Beyond the Gahagan Pad and across Ten Mile Creek, in the woods of Marianna, Christina DiGiulio extended a camera from the passenger seat of a white SUV, aiming its lens toward a mass of pipes and valves at an Equitrans Midstream compressor station. The field scientist flipped out the screen, revealing a spectrum of oranges and blues and reds — it was a FLIR camera, a $90,000 piece of technical equipment used to detect otherwise invisible emissions. On the screen, the facility lit up.

A steady plume of royal blue emissions drifted up from the compressors against a red thermal background on the camera’s display. They stretched skyward and drifted away in the breeze.

A FLIR camera shows emissions in blue rising from a drilling rig in Washington County on August 29, 2023.

FLIR — for Forward-Looking Infrared — cameras are often used by operators or regulators to detect leaks, but DiGiulio, who works with the health advocacy organization Physicians for Social Responsibility, uses the camera to document invisible emissions in communities encroached by industry. 


Read more: ‘It’s just too close’: People living near fracking suffer as Pa. and local governments fail to buffer homes


The proximity of gas drilling to homes and schools is regulated by the state, and legislative efforts this year to increase buffers have stalled. Many industrial emissions are invisible, and their effects aren’t fully known. A FLIR camera, though, can make the stakes much more tangible.

“When I see something, I know it’s a hydrocarbon,” DiGiulio said. She operated similar chemical detection equipment for the U.S. Department of Defense as an analytical chemist before turning her attention to the shale fields. That day, she and Jodi Borello, an organizer in Washington County with the Center for Coalfield Justice [CCJ], had traversed the hills of Washington County, stopping frequently to image frack pads, compressor stations and other gas infrastructure next to schools, parks and residential neighborhoods.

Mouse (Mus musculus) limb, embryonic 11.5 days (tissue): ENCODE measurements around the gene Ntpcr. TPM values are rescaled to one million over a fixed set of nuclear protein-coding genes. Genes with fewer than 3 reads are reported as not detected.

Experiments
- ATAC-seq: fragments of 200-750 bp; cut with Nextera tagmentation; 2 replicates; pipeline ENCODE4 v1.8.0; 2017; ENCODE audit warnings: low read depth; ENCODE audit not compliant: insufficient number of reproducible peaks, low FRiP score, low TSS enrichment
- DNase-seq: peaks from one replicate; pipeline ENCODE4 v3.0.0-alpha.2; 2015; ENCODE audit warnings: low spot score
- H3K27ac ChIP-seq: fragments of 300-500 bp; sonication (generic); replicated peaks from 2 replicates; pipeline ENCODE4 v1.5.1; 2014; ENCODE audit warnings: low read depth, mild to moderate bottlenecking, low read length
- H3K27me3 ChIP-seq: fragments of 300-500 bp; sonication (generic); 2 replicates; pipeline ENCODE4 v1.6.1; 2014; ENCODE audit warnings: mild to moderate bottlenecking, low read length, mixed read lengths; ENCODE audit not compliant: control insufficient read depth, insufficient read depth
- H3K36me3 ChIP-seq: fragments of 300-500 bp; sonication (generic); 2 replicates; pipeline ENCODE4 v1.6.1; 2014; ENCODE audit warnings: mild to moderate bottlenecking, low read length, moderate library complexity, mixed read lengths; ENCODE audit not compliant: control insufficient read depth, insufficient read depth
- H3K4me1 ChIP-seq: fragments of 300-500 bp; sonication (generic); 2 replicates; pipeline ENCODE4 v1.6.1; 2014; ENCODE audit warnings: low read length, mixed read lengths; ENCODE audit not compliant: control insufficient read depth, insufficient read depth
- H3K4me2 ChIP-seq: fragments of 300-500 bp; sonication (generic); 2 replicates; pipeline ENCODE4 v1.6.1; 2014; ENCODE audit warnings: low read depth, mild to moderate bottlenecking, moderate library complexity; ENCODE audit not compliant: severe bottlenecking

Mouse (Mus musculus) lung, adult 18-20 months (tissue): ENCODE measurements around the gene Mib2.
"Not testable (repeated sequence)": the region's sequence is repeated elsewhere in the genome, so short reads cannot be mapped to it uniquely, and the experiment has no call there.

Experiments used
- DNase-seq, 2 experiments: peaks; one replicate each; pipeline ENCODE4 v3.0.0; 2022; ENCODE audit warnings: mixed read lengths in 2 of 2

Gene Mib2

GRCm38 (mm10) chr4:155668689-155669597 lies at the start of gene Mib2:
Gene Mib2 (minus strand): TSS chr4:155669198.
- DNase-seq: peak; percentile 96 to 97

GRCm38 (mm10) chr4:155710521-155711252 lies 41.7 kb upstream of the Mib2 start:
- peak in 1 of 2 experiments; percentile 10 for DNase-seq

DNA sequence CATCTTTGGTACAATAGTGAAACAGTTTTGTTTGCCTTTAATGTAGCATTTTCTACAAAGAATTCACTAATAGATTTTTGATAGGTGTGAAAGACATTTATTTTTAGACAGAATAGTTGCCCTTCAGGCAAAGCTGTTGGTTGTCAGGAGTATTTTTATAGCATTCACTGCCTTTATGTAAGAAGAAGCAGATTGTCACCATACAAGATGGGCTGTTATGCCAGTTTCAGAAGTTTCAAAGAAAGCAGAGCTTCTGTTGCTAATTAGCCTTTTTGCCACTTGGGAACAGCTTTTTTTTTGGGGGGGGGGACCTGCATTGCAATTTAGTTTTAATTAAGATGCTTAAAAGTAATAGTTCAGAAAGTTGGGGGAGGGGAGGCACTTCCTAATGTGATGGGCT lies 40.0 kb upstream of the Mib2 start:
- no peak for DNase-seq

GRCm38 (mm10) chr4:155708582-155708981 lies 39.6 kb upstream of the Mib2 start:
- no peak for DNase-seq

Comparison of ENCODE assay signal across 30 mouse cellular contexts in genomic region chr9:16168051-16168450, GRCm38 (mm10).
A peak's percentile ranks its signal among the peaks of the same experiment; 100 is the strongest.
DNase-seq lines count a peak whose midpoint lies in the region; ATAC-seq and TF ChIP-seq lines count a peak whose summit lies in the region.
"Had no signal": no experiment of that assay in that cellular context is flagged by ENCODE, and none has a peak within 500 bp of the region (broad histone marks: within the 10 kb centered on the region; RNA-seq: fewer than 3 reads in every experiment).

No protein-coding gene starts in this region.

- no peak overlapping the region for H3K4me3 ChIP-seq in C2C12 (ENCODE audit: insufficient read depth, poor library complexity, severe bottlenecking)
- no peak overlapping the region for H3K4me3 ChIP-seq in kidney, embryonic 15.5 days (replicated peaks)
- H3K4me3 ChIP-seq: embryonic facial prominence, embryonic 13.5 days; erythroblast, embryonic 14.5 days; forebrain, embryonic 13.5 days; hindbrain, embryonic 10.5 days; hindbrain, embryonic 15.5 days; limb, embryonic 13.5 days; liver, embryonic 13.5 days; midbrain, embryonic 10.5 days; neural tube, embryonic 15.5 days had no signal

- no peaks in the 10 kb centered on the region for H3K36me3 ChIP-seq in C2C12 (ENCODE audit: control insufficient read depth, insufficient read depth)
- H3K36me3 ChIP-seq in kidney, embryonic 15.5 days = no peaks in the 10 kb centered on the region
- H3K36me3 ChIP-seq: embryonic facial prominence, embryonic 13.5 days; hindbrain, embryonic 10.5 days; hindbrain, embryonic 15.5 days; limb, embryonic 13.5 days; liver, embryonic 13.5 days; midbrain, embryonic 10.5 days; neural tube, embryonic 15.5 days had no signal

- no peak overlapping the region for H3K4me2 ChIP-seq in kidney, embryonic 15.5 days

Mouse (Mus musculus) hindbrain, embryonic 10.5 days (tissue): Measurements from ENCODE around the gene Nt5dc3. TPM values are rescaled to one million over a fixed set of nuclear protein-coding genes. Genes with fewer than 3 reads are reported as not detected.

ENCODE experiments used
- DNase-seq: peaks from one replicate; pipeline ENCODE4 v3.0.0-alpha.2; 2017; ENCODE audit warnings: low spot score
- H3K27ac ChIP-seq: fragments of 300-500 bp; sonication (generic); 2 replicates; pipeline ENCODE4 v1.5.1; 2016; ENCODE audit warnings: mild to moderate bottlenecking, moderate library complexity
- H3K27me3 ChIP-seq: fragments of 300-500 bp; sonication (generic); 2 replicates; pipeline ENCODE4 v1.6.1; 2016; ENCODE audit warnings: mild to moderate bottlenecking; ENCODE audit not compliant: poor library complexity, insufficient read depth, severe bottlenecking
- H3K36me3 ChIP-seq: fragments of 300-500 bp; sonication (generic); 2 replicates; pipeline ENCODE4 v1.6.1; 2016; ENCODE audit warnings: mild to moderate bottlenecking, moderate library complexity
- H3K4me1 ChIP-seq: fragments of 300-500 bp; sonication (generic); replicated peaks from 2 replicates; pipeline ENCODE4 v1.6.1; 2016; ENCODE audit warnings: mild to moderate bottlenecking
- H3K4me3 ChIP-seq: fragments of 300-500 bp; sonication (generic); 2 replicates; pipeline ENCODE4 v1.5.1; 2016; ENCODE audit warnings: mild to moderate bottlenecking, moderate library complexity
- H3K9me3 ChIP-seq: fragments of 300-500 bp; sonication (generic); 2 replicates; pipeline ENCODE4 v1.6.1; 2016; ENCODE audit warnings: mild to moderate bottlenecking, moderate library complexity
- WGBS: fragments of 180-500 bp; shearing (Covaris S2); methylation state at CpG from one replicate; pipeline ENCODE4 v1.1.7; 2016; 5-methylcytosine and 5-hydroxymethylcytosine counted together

Christina DiGiulio hikes through the woods and images a well pad with a FLIR camera near Washington, Pennsylvania, on August 29, 2023.

The FLIR image can pick up hydrocarbon emissions at a single source or facility, but it can’t tell methane from benzene, and it can’t detect how much is being emitted. Regardless, the images raise questions about the cumulative effect of invisible industrial pollution on communities like Marianna, in Washington County’s shale country.

“It’s right next to people’s houses,” DiGiulio said. “Over a long period of time that’s direct contact. It’s cumulative.”


Read more: Study on health benefits of Neville Island coke plant closure raises questions about Clairton


FLIR imaging is in part a way to validate the experiences of those communities. By visualizing the emissions, DiGiulio is hoping to help people to better trust their bodies, and to show that their symptoms could have a culprit. “It's like trying to train people to not be so desensitized to it anymore.”

A FLIR camera shows invisible hydrocarbon emissions rising from an Equitrans Midstream compressor station in Marianna on August 29, 2023.

Physicians for Social Responsibility and the Center for Coalfield Justice join eight other organizations in advocating for increased setback distances in Pennsylvania. A coalition of organizations advocates for a minimum buffer of 3,281 feet between fracking pads and residences, and greater distances for ethane cracker plants, compressors and natural gas processing plants, based on a number of studies examining health impacts. 


Read more: Inside Pennsylvania’s monitoring of the Shell petrochemical complex


A state law would go a long way in disrupting the exposure that many Pennsylvanians experience but might not see when fracking comes to their backyard, DiGiulio said. But even a new regulation wouldn’t protect communities from the accumulation of pollutants in the most densely drilled parts of the state.

Representatives of the natural gas industry, and some legislators, have said that setbacks would amount to a de facto ban on new drilling.

Photographs by Quinn Glabicki.

Quinn Glabicki is the environment and climate reporter at Rtvsrece and a Report for America corps member. He can be reached at quinn@rtvsrece.com and on instagram and X @quinnglabicki.

This story was fact-checked by Punya Bhasin.

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Quinn Glabicki is a writer and photographer covering climate and environment for Rtvsrece. He is also a Report for America corps member. Quinn uses visual and written mediums to tell stories about...